The cut is the first change since 2009 and it is also the lowest level of interest rates that there has been. In a statement the Bank of England said:

“The Bank of England’s Monetary Policy Committee (MPC) sets monetary policy to meet the 2% inflation target, and in a way that helps to sustain growth and employment. At its meeting ending 3 August 2016, the MPC voted for a package of measures designed to provide additional support to growth and to achieve a sustainable return of inflation to the target. This package comprises: a 25 basis point cut in Bank Rate to 0.25%; a new Term Funding Scheme to reinforce the pass-through of the cut in Bank Rate; the purchase of up to £10 billion of UK corporate bonds; and an expansion of the asset purchase scheme for UK government bonds of £60 billion, taking the total stock of these asset purchases to £435 billion. The last three elements will be financed by the issuance of central bank reserves”.

Bank of England Confirms No Changes to Interest Rates

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Mark Carney, the Governor of the Bank of England, has confirmed that UK interest rates will remain at 0.5%. Some analysts had expected interest rates to be cut to 0.25% today. The pound has initially strengthened against on the dollar based on the news.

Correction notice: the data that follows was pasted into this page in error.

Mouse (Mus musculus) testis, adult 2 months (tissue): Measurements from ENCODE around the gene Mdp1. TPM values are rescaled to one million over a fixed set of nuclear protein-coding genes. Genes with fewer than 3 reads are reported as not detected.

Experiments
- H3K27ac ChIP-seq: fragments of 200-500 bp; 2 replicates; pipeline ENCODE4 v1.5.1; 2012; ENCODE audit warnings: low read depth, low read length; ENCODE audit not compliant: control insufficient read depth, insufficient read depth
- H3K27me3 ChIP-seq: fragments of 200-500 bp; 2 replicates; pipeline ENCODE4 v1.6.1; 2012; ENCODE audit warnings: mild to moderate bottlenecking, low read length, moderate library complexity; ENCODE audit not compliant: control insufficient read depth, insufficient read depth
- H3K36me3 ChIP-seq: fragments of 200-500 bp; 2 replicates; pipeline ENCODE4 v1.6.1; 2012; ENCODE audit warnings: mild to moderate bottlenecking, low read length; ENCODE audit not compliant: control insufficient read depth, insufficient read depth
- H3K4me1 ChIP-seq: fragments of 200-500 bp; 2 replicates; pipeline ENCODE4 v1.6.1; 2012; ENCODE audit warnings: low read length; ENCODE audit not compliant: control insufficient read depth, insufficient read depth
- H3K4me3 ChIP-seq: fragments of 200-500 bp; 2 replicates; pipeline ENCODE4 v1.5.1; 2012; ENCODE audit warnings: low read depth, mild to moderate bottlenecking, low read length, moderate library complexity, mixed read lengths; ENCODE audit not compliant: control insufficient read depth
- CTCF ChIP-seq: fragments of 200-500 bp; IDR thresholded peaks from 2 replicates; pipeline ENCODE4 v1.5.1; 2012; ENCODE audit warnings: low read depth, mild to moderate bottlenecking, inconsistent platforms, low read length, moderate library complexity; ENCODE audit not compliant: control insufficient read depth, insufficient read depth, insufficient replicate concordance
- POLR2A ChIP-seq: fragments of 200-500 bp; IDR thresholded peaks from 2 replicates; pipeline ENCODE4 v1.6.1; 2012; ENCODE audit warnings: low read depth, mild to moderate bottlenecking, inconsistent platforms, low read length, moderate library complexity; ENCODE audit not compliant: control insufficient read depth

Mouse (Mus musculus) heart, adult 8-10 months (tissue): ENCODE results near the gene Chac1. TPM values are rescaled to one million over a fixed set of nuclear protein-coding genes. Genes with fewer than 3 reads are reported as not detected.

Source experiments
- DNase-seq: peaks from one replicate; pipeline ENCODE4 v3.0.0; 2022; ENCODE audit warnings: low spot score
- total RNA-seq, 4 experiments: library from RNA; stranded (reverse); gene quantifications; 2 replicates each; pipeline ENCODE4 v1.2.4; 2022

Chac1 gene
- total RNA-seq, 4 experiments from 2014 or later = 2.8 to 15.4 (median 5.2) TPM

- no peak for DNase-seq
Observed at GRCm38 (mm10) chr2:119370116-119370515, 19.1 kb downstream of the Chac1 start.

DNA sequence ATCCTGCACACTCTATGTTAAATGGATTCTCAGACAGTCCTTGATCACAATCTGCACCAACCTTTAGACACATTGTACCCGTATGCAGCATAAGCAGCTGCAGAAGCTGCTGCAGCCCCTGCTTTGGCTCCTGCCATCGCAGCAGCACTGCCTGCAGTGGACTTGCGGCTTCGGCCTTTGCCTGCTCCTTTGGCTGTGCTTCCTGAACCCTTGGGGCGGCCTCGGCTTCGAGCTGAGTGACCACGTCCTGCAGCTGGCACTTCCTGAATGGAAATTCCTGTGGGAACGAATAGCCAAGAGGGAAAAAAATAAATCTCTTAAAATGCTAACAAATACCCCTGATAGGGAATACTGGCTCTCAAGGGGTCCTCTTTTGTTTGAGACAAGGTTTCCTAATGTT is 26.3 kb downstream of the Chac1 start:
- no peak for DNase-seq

Labour express concern over the cut in the UK’s growth forecasts

John McDonnell GB Labour MP Hayes and Harlington

John McDonnell, the Shadow Chancellor of the Exchequer, has expressed concern following the cut in the UK’s growth forecast by both the European Commission and the Bank of England.

The Bank of England confirmed today that they were cutting the UK’s growth prediction from 2.5% down to 2.2%. The bank’s report also cut the expected increase in wage growth from 3.75% down to 3%.

In a statement McDonnell said:

“It’s unwelcome that both the EU Commission and the Bank of England have cut their expected growth forecasts for the UK.

Labour has been cautioning for several months now about growing global uncertainty, something that George Osborne has only woken up to recently.

We should be particularly concerned that, in Mark Carney’s own words, the “accelerating fiscal consolidation” is part of the reason for why UK growth is expected to dip below past averages.

This is further evidence that the Chancellor’s austerity programme is driven by ideology and could be undermining the potential of the UK economy”.